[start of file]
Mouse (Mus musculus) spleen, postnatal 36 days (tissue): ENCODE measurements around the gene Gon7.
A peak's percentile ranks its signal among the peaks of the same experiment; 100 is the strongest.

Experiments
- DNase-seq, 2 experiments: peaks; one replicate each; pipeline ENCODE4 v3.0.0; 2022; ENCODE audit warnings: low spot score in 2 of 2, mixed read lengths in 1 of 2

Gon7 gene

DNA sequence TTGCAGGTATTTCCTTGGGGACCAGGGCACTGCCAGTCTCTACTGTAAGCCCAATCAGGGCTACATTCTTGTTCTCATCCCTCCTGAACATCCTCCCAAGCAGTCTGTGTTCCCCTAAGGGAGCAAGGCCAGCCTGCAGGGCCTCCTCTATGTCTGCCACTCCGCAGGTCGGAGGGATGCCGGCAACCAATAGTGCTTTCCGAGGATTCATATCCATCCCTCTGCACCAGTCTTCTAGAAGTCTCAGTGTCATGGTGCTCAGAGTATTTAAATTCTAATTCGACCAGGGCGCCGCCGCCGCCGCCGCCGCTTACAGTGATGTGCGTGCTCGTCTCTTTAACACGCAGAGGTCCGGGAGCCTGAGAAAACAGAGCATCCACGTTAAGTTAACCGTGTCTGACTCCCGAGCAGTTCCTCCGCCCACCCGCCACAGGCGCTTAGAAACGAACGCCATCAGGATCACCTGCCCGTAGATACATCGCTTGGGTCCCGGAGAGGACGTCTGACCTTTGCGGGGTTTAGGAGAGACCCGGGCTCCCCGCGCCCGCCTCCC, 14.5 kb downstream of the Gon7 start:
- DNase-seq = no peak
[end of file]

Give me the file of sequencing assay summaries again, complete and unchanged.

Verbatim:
Mouse (Mus musculus) spleen, postnatal 36 days (tissue): ENCODE measurements around the gene Gon7.
A peak's percentile ranks its signal among the peaks of the same experiment; 100 is the strongest.

Experiments
- DNase-seq, 2 experiments: peaks; one replicate each; pipeline ENCODE4 v3.0.0; 2022; ENCODE audit warnings: low spot score in 2 of 2, mixed read lengths in 1 of 2

Gon7 gene

DNA sequence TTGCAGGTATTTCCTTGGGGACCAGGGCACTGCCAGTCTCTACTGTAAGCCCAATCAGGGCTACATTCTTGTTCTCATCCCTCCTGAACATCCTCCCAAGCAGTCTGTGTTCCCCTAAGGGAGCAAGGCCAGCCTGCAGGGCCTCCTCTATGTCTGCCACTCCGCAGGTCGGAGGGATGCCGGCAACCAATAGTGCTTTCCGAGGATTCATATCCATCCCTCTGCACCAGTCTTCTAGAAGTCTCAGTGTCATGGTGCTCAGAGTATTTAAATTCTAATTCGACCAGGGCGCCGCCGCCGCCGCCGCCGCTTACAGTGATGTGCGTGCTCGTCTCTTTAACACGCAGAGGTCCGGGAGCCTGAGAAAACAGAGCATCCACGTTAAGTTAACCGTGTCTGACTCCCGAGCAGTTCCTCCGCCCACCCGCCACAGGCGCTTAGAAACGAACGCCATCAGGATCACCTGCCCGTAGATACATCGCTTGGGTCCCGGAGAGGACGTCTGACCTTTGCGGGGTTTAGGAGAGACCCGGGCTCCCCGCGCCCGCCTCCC, 14.5 kb downstream of the Gon7 start:
- DNase-seq = no peak